Israeli military sends top experts to assist the tiny African nation after a deadly blast overwhelms its medical facilities.
The small African country of Equatorial Guinea has only 1.5 million people, and when a series of huge explosions last week tore through Bata, its largest city, hospitals were overwhelmed and the nation called out for help.
With decades of experience helping other countries hit by disaster, Israel responded quickly. Within days, a plane carrying a large IDF medical team and emergency supplies touched down and the soldiers went to work helping the local health staff in the predominantly Christian nation.
The UN reported that at least 108 people were killed in the blasts, and at last count 615 people were injured.
The Israeli mission of almost 70 doctors, nurses, paramedics and experts in disaster management and recovery is led by members of the IDF Medical Corps, which is focusing on providing life-saving medical care in hospitals in the city. Many of the Israelis are active duty soldiers, but others were called up from their civilian jobs from various hospitals around Israel.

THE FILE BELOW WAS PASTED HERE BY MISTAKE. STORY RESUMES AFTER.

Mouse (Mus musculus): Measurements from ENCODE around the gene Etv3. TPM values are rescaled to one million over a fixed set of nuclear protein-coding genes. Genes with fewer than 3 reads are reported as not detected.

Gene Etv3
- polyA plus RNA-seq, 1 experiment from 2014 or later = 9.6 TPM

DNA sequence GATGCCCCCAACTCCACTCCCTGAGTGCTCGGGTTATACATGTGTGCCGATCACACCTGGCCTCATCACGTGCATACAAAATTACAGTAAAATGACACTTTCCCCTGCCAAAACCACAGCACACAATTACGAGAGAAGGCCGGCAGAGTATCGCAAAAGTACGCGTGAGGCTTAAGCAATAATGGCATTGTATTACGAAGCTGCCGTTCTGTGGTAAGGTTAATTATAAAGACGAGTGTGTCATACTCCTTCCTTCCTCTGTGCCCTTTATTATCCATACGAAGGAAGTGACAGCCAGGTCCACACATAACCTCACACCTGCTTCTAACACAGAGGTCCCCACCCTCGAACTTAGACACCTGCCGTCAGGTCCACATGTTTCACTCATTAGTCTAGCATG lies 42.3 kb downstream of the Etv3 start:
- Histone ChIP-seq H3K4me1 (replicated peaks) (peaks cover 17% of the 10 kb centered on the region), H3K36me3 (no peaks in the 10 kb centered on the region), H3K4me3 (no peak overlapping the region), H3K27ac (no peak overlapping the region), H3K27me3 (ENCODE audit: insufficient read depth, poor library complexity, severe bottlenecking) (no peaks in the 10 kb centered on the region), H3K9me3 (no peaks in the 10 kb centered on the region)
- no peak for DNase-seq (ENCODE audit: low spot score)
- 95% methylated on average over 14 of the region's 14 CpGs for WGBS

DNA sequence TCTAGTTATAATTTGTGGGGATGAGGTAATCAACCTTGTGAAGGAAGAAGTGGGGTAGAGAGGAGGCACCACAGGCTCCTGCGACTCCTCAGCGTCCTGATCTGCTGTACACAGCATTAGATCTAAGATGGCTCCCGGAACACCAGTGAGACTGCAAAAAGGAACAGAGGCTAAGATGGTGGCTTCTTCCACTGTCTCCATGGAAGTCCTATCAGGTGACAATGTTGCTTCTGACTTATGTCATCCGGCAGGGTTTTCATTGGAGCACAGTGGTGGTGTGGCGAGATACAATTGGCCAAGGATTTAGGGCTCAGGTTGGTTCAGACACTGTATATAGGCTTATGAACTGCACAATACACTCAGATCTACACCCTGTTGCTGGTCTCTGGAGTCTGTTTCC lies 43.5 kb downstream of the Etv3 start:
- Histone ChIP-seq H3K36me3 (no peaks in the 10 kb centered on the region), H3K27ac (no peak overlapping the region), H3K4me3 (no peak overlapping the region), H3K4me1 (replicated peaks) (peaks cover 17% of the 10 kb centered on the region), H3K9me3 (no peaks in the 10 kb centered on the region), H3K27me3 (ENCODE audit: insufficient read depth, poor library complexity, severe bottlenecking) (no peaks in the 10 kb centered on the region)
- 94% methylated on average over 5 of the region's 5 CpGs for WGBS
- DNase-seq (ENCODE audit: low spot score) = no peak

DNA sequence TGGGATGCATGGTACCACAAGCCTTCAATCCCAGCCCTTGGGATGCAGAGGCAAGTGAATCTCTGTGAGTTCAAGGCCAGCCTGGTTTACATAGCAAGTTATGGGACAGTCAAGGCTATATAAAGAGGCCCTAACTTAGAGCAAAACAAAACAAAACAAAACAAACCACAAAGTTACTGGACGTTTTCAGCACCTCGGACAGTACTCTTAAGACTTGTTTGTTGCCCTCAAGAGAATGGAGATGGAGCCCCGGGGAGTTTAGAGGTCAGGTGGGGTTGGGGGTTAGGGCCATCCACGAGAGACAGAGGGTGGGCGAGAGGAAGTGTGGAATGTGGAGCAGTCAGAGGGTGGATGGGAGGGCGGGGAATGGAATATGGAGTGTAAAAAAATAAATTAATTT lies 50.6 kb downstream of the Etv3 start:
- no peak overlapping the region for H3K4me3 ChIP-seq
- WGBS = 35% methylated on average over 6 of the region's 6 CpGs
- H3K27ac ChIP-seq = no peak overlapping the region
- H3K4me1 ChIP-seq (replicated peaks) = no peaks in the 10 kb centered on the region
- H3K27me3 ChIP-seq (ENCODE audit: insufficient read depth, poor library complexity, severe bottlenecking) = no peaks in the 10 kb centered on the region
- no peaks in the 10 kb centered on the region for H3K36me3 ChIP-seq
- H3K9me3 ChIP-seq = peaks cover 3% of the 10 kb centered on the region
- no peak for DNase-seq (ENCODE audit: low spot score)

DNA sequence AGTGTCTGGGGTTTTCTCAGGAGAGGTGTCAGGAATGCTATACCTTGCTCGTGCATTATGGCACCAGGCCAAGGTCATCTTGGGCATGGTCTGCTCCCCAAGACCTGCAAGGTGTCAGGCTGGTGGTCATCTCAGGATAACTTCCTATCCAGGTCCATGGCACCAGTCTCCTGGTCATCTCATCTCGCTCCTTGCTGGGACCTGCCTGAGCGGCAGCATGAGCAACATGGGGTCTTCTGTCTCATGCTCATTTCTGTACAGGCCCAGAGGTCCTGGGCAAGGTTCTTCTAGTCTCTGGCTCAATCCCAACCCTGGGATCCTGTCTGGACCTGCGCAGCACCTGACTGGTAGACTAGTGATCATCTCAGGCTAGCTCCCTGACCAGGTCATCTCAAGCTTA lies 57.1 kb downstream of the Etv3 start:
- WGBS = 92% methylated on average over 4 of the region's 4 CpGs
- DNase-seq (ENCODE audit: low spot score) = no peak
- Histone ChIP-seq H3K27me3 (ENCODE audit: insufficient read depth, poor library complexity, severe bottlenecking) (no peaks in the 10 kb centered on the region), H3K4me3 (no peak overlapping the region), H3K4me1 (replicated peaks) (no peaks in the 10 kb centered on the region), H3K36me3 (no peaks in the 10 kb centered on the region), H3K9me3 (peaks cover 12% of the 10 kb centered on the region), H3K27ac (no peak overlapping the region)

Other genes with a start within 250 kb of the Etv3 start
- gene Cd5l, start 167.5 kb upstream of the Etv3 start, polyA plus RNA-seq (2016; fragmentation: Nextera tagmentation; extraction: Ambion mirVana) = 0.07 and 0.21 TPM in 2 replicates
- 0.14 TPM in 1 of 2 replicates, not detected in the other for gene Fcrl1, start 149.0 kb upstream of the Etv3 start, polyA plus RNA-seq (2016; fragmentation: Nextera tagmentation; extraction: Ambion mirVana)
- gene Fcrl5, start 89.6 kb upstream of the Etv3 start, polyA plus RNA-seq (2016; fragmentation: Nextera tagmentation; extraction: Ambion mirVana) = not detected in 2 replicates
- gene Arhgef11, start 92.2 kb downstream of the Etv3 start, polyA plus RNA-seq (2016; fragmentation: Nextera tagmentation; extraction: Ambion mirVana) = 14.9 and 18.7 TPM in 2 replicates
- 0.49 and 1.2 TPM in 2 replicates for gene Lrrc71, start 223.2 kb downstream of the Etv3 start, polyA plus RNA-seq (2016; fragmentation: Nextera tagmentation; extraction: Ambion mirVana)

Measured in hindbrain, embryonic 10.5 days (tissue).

“The delegation consists of the best and most dedicated professionals – doctors, nurses, medical corps and various hospitals, combined with representatives of the Home Front Command, led by the rescue and rescue division that provides additional civilian assistance,” said Col. Dr. Noam Fink, deputy chief of staff and commander of the delegation.
Fink said the team all felt “a great sense of responsibility and dedication to our role and mission – saving lives.”
Although smaller geographically than Equatorial Guinea, Israel punches far above its weight when it comes to helping other countries in dire need of help from natural and other disasters.
Most recently, Israeli aid teams and field hospitals were sent to help in Albania following a disastrous earthquake there, to the Philipines after it was devastated by a severe tropical storm, and even to California, where the Israeli civilian aid organization IsraAID deployed an emergency response team following massive wildfires in 2018.